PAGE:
The recent increase in violent crime and gang violence was on everyone’s mind at the February 22nd meeting of the 69th Precinct Community Council, held at the Hebrew Educational Society, the first in-person meeting since November 2021.
“Last month was a tough month. We haven’t seen violence like this in a long time,” 69th Precinct Community Council President Gardy Brazela told a packed room of attendees, all wanting solutions. Brazela said he feels positive because the council, civic leaders and elected officials are working hard to curtail the gang situation in Canarsie. They have already held two productive gang violence awareness meetings, and Brazela was happy to share solutions, including funding available to Councilwomen Farah Louis and Mercedes Narcisse to work with gangs.
There are three “hotspots” (areas where crime is high) in Canarsie that everyone should be aware of:
- Bayview Houses
- S. 68 Bildersee
- Breukelen Houses
Brazela said that Paul Curiale, Executive Director of Millennium Development, plans to open the community center at Bayview this week. There will be plenty of activities for young people, including computer classes, arts and crafts, volleyball and soccer. “Police officers have volunteered to interact with the youth,” he said.
At Bildersee, on Flatlands Avenue and East 82nd Street, social workers will be available to work with young people on areas like job development and help them engage in constructive activities.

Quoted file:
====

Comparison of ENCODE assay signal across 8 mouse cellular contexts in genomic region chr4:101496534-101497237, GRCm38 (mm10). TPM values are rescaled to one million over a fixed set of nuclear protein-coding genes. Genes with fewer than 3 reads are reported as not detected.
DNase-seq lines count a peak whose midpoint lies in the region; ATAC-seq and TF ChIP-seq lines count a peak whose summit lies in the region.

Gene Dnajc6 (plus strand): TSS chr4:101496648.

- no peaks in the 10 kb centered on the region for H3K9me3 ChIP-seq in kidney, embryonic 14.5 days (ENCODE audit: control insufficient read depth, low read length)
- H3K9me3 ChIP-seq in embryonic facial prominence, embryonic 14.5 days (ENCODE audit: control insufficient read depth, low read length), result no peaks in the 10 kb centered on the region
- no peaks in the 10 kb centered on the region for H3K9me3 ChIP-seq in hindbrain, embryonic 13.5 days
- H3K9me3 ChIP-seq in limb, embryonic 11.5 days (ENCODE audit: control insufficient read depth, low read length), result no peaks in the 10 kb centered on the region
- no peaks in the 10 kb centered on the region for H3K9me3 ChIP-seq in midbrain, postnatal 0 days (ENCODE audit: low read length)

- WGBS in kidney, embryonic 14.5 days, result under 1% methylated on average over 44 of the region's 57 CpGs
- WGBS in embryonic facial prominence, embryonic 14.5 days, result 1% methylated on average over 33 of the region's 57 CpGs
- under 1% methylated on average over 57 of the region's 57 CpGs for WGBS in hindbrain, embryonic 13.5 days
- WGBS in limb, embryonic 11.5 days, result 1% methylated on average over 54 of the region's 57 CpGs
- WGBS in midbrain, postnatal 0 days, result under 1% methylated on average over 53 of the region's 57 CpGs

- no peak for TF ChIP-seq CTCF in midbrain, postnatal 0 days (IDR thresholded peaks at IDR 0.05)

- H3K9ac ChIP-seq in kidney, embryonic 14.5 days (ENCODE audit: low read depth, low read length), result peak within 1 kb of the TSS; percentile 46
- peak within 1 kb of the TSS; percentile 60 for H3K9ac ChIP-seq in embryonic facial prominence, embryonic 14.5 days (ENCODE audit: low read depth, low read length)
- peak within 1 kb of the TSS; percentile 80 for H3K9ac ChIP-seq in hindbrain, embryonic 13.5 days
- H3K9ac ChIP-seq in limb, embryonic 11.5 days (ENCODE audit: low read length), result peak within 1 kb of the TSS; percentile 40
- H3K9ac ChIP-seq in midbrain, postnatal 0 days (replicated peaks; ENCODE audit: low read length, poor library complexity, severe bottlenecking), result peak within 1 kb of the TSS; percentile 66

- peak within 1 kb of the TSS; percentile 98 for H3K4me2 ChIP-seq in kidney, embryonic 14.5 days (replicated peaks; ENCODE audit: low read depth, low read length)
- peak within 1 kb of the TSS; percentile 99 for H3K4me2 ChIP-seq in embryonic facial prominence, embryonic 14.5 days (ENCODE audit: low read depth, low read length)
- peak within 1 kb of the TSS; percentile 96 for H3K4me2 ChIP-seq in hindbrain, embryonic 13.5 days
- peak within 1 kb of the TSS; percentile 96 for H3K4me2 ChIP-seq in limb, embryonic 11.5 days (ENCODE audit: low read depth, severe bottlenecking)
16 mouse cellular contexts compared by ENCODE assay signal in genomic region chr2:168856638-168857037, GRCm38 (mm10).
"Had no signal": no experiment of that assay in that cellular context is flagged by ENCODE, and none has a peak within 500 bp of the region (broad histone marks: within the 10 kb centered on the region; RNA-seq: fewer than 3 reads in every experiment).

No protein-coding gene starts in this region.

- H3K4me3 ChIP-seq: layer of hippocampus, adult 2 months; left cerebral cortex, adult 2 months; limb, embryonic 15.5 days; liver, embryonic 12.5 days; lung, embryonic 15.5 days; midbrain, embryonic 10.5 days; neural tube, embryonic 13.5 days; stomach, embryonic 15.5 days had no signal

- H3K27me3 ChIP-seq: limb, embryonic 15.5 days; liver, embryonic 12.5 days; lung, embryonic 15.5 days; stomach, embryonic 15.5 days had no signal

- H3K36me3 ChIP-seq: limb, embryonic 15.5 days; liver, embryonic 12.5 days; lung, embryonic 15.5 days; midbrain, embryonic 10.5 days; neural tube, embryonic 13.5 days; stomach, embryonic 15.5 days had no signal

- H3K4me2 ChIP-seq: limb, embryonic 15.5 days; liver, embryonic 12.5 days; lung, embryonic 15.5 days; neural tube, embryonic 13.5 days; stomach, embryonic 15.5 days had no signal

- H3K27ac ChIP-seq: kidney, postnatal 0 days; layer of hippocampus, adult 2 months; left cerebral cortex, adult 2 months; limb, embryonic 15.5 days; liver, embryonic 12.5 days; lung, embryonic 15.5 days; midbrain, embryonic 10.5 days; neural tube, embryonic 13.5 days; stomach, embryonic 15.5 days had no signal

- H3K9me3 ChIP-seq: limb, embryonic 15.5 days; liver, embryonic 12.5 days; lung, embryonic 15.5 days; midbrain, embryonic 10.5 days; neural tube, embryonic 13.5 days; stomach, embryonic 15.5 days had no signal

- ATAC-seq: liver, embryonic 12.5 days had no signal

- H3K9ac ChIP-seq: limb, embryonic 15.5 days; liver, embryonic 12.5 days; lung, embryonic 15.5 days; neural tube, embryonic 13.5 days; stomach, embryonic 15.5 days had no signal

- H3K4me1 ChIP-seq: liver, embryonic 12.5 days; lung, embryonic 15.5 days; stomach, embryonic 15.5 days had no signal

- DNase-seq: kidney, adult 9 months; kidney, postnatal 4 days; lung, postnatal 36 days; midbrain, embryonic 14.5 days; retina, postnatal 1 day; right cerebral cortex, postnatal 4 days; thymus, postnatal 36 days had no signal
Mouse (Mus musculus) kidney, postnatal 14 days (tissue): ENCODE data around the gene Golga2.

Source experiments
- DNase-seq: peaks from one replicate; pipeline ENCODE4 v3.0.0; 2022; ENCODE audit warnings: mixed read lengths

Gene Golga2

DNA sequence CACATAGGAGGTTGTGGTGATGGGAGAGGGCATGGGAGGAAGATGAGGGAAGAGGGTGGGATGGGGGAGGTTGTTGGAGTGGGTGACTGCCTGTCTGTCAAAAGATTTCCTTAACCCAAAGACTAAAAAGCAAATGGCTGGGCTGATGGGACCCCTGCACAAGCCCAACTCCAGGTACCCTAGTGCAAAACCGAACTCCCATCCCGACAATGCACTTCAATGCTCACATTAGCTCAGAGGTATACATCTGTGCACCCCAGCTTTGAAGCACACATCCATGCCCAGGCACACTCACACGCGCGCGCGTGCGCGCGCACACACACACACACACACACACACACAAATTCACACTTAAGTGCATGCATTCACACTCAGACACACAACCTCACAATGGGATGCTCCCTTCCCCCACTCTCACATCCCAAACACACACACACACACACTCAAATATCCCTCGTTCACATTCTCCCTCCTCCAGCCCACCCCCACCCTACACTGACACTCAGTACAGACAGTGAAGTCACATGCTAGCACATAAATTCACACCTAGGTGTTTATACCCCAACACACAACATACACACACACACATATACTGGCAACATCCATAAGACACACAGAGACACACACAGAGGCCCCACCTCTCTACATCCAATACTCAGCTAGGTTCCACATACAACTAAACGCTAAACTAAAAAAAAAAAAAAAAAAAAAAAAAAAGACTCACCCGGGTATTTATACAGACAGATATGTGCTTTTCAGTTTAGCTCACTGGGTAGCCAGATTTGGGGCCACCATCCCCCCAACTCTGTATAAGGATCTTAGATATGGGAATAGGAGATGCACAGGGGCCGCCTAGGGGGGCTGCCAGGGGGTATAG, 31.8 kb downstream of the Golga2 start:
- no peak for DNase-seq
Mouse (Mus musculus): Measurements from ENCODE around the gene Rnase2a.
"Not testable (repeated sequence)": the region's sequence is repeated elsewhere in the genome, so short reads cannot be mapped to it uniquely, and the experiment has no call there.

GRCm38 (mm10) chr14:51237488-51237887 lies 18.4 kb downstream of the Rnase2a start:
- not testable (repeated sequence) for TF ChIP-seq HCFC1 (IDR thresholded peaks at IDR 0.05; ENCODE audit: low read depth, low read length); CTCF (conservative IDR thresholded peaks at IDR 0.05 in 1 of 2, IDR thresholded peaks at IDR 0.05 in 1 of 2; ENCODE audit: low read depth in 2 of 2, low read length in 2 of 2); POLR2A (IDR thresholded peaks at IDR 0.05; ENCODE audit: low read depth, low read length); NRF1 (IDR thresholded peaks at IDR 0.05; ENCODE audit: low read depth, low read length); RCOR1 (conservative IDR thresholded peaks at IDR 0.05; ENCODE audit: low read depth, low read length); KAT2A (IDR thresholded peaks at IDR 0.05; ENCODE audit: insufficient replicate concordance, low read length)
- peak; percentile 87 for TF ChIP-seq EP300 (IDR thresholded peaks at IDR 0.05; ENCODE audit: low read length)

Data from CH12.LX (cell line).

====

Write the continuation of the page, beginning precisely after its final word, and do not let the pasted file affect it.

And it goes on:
Brazela introduced the evening’s guest speaker, K. Bain, Founder and Executive Director of Community Capacity Development (CCD) and an expert in gang violence. Bain spoke about an innovative approach to stopping gang violence – a community violence intervention model, based on human justice. “Gangs are units of protection,” he explained. “We have to understand what human needs are not being met by these young people.”
“We don’t focus on bad people; we focus on bad behaviors. Sometimes, kids make poor choices or survival-mode choices. An arrest by law enforcement is the last resort. That means the community has failed. We have to take personal responsibility and shared accountability for stopping gun violence in our community,” Bain said.
He said that faith-based leaders, interrupters and community stakeholders all have a job to do. “We have to re-humanize our young people. CCD is all about intervention and prevention.”
Young people need to understand that every human being has a purpose in life. “Every young person should have a purpose statement, and it’s up to us to educate them. They need to identify their goals and aspiration,” Bain said.
Who are they hanging around with? Bain emphasized the old saying, “Show me your friends, and I’ll show you your future.” Last, Bain explained that thoughts are important because they become things; they become reality. “Some of the music they are listening to and the movies they are watching are not productive,” Bain said, stating that by the time a child is in the first grade, they have witnessed 8,000 murders while watching TV and movies.
“Kids need to get around people who have plans and associate with people who know where they see themselves in 10 years,” Bain said.
“We have a lot of work to do. I’m not excusing behavior that is criminal; I’m saying that we have to humanize our youth.”
The next meeting of the 69th Precinct Community Council will be held at the Hebrew Educational Society, 9502 Seaview Avenue, on Tuesday, March 29th at 8 p.m.